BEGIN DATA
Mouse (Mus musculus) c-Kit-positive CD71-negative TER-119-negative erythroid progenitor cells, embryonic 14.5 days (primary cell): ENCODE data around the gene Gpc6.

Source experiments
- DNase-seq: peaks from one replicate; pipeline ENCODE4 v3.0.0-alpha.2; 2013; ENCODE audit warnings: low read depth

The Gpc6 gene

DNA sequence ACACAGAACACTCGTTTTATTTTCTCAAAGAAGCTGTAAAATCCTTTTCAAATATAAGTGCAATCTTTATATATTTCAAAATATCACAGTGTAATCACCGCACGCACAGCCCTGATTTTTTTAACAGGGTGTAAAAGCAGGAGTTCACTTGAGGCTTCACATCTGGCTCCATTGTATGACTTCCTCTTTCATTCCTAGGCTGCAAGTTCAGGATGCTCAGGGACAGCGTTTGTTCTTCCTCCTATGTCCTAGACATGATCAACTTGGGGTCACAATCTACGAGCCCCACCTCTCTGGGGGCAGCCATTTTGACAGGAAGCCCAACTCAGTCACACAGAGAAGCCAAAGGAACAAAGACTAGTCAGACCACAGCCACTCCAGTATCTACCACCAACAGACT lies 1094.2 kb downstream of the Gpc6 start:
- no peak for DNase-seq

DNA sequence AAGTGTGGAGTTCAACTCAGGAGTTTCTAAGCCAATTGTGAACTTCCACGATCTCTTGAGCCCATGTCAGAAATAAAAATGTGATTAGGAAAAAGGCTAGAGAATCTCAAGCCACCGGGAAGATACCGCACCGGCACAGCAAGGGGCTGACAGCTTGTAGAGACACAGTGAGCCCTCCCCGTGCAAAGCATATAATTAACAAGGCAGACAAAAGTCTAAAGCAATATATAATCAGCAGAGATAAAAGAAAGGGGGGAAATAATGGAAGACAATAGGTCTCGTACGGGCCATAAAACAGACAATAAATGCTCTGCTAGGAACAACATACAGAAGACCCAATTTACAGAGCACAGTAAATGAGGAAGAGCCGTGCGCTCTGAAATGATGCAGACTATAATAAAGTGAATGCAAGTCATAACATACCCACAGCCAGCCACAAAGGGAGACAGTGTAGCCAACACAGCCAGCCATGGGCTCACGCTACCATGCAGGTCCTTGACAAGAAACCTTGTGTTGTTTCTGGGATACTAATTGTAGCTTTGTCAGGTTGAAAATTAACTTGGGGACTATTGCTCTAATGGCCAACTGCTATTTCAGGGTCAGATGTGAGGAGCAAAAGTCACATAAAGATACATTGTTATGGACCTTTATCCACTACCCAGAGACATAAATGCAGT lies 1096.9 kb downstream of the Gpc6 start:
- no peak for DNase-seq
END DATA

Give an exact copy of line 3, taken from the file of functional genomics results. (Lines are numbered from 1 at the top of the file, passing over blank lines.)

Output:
- DNase-seq: peaks from one replicate; pipeline ENCODE4 v3.0.0-alpha.2; 2013; ENCODE audit warnings: low read depth